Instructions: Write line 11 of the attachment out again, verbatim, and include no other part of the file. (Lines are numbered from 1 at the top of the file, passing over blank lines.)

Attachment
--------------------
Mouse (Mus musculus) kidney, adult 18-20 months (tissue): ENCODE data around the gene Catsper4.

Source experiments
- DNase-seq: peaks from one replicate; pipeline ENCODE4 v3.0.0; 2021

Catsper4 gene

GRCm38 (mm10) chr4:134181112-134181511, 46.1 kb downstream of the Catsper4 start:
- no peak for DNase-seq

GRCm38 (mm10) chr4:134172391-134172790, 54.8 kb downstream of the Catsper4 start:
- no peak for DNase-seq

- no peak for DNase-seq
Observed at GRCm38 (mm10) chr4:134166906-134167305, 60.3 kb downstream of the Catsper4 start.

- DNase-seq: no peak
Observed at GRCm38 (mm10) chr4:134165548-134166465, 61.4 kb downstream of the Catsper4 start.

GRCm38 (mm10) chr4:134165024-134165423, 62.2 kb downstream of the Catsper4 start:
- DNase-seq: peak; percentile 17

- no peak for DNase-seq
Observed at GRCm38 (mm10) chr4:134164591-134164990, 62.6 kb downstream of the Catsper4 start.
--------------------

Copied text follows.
- DNase-seq: no peak